Did you know…
Koalas are renowned for being selective, if not fussy eaters. In any given area of koala habitat they will only eat a handful of the eucalypt species available to them.
In Australia there are over 900 species of eucalypt trees. Of these, koalas only eat 50-60 varieties. And, of these, in any local area, koalas only eat 10-12 species of eucalypt.
In the Port Macquarie/Hastings region of NSW, favoured food trees include Swamp Mahogany, Tallowwood and Forest Red Gum.
Staff and volunteers at the Port Macquarie Koala Hospital know that the quality as well as the quantity of the right species of leaves is highly important to the patients recovering from illness and injury.
Koalas typically eat 500 grams of pure leaf (not the branches) each day. However, if you factor in the browsing and selecting of specific leaves which is typical of koala behaviour, five times more leaf per koala per day may be required.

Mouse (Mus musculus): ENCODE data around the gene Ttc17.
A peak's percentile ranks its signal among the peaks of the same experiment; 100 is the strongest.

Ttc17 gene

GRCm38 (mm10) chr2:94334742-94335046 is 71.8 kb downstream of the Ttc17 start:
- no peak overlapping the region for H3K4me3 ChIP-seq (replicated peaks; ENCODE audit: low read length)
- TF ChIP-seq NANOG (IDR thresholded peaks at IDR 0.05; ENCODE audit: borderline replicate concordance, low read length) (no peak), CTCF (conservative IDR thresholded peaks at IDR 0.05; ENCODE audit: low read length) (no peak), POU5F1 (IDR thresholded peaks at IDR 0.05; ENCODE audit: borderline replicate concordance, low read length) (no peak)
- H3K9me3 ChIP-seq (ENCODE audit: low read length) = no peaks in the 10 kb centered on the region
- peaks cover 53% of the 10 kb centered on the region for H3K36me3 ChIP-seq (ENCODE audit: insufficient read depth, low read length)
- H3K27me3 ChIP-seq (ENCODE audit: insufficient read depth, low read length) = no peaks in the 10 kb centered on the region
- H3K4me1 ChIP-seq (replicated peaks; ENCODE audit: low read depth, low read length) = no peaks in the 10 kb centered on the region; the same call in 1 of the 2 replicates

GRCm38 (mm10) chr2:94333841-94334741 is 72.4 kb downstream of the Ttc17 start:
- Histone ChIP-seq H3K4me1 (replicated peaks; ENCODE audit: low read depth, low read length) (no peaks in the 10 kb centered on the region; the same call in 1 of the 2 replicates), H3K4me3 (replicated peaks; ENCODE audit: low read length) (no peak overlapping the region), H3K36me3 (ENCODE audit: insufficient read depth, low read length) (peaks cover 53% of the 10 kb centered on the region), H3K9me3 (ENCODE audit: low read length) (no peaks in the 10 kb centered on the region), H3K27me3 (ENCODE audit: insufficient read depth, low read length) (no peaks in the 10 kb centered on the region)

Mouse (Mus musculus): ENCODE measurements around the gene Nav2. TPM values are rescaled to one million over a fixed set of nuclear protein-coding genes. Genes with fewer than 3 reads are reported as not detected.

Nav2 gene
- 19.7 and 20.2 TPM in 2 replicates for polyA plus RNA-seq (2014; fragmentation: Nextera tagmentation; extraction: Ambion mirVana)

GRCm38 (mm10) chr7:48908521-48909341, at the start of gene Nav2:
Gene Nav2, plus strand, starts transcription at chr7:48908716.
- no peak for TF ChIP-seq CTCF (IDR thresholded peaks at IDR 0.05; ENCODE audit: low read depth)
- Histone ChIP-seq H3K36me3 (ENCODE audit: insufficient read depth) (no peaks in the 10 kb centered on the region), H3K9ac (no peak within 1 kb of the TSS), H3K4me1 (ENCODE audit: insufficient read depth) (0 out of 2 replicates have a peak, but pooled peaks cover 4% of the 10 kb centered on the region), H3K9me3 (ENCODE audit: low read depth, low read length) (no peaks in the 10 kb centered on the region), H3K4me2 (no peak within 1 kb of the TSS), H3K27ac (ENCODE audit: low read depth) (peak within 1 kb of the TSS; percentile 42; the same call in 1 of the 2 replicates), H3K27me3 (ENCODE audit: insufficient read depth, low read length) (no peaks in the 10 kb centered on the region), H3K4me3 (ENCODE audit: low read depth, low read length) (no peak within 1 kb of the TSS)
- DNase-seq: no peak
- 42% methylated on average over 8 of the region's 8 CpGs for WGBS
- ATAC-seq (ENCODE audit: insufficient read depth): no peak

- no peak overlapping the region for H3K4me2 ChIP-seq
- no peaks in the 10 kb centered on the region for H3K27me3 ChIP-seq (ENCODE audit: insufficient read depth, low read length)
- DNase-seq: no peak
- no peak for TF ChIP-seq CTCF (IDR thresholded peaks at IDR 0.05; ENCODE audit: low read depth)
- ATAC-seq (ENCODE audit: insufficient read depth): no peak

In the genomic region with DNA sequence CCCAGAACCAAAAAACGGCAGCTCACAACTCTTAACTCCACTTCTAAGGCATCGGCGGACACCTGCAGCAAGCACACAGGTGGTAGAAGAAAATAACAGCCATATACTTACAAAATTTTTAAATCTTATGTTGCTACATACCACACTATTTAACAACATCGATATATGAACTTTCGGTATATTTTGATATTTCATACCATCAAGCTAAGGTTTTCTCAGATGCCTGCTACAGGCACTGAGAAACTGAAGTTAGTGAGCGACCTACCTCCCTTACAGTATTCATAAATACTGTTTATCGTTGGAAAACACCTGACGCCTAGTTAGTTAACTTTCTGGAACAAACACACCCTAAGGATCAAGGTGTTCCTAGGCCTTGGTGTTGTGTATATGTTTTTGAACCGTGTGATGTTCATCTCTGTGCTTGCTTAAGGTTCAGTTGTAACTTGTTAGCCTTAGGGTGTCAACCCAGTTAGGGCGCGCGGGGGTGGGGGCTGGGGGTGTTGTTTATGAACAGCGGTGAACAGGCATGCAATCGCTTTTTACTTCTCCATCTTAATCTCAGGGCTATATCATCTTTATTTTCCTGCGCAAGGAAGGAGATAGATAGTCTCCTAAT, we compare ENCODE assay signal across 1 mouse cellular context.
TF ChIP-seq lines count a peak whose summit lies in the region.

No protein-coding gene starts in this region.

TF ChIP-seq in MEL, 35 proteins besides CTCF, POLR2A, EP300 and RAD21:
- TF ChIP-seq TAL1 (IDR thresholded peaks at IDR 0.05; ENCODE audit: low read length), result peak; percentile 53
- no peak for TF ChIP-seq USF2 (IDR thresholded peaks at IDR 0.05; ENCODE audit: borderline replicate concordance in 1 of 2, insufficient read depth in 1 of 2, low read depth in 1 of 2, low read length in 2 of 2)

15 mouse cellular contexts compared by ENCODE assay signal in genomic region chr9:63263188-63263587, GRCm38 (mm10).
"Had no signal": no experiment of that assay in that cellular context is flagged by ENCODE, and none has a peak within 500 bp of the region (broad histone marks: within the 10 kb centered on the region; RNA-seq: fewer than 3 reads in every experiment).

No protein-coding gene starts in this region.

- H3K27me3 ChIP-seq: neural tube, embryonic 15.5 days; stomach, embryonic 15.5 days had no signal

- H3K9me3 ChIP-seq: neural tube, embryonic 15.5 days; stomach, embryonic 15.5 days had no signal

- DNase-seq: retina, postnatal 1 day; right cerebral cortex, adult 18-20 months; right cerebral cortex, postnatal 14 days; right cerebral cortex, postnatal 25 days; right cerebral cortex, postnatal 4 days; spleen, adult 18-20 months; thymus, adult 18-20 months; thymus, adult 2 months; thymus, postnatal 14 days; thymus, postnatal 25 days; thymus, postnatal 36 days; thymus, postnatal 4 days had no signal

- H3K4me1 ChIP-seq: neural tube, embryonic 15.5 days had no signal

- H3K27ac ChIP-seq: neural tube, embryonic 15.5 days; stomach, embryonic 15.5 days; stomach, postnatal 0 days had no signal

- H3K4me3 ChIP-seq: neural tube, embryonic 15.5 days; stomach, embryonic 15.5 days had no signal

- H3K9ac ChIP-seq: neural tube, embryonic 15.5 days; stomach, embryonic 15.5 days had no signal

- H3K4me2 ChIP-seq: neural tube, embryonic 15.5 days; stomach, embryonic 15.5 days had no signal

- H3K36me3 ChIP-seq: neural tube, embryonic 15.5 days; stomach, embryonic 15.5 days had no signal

Koalas may at times eat bark, stems and the buds of trees and they eat a number of non-eucalypt species such as Casuarina, bottle brush and paperbark.
Volunteers at the Koala Hospital have observed koalas feeding and the process they go through. They sniff and check before they start eating a branch of leaves. They sniff at leaves to check the toxicity and many koalas learn individual toxic smells through trial and error. Leaf toxicity changes throughout the year depending on climatic conditions and season.
Leaf selection is likely to be driven initially by the mother’s home range, but as a juvenile moves away to other locations, it is driven by soil moisture, soil quality and the gut micro biome of the koala itself.